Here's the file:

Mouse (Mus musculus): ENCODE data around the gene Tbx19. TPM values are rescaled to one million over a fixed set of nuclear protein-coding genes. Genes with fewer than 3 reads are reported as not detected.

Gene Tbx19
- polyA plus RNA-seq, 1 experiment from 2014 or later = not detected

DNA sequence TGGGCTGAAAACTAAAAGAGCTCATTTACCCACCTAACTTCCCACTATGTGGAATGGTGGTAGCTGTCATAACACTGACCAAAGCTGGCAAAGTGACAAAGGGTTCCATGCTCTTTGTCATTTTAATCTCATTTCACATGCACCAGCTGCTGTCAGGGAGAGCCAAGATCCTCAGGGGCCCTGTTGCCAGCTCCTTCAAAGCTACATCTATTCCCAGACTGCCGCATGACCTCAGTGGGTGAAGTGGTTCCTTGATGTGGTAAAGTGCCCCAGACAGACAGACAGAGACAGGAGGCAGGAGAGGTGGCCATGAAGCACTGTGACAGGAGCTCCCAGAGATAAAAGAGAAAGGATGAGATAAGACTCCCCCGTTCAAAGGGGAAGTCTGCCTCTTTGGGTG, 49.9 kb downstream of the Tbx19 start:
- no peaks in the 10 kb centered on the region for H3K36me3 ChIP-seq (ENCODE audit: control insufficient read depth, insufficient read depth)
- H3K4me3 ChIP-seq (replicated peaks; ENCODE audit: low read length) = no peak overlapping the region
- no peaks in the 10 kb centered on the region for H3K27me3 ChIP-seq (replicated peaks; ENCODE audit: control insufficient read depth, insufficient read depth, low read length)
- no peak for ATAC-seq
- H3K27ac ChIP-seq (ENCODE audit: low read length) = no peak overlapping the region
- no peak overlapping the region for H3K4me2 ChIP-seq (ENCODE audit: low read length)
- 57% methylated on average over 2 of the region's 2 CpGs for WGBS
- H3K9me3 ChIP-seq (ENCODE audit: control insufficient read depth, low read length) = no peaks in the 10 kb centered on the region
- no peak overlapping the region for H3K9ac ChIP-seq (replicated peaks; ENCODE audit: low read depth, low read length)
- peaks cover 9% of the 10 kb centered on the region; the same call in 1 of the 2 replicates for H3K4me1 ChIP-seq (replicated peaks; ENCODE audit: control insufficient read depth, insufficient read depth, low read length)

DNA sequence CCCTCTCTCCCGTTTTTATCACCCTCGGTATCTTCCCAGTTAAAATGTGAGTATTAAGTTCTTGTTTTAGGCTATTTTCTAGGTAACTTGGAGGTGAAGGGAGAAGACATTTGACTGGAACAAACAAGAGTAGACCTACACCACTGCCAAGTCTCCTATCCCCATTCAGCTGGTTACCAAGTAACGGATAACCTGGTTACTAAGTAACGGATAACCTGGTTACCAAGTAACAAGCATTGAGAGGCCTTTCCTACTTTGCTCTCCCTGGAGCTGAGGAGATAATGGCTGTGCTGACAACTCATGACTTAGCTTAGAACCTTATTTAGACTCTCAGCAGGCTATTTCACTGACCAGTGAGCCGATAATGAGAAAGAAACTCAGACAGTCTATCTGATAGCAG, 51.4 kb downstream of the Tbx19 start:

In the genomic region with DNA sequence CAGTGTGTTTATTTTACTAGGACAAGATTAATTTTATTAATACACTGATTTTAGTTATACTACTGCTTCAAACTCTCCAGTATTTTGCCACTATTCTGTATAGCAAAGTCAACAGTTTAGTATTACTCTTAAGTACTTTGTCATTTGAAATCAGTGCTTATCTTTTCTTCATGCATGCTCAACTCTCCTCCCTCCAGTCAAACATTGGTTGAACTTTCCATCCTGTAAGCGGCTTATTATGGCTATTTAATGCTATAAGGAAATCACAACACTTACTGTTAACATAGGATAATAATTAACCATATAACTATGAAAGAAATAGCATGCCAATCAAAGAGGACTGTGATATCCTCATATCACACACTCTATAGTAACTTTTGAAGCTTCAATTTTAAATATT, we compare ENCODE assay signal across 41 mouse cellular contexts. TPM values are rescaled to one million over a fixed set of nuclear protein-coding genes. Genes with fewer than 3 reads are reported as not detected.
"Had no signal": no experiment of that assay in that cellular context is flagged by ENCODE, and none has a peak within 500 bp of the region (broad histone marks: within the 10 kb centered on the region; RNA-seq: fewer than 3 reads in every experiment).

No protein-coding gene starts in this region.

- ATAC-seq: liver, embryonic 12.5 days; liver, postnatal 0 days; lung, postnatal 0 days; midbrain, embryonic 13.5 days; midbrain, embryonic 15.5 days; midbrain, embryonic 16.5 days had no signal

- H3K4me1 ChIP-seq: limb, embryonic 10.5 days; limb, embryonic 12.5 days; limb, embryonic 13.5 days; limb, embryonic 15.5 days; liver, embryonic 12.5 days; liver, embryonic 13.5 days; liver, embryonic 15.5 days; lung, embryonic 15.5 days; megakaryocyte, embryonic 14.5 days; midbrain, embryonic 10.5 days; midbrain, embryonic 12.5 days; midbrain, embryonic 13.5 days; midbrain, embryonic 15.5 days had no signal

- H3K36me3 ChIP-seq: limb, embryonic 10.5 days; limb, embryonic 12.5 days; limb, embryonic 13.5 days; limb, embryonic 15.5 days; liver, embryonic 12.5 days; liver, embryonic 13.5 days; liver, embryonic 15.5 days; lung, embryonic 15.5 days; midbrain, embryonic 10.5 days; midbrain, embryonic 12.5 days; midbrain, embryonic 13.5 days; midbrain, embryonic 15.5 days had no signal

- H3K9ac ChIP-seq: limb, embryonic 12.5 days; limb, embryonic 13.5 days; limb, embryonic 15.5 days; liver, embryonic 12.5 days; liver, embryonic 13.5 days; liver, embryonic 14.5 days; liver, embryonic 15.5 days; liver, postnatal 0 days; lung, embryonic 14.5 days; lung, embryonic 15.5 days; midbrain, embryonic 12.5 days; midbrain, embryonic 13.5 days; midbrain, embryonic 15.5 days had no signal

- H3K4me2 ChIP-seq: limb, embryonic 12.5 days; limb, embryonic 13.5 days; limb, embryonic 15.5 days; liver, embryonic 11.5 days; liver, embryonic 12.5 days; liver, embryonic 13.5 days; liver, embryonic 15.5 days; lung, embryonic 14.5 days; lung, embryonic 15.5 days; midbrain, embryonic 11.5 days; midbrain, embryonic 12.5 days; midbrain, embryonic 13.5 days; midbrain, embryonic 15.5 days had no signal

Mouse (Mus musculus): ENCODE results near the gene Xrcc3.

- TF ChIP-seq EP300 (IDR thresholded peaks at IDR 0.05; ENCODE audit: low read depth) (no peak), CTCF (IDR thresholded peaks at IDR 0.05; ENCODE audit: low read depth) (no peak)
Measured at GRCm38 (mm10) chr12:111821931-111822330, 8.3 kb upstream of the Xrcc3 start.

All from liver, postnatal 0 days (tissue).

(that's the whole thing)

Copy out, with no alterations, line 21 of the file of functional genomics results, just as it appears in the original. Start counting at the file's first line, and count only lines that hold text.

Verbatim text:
- H3K36me3 ChIP-seq: limb, embryonic 10.5 days; limb, embryonic 12.5 days; limb, embryonic 13.5 days; limb, embryonic 15.5 days; liver, embryonic 12.5 days; liver, embryonic 13.5 days; liver, embryonic 15.5 days; lung, embryonic 15.5 days; midbrain, embryonic 10.5 days; midbrain, embryonic 12.5 days; midbrain, embryonic 13.5 days; midbrain, embryonic 15.5 days had no signal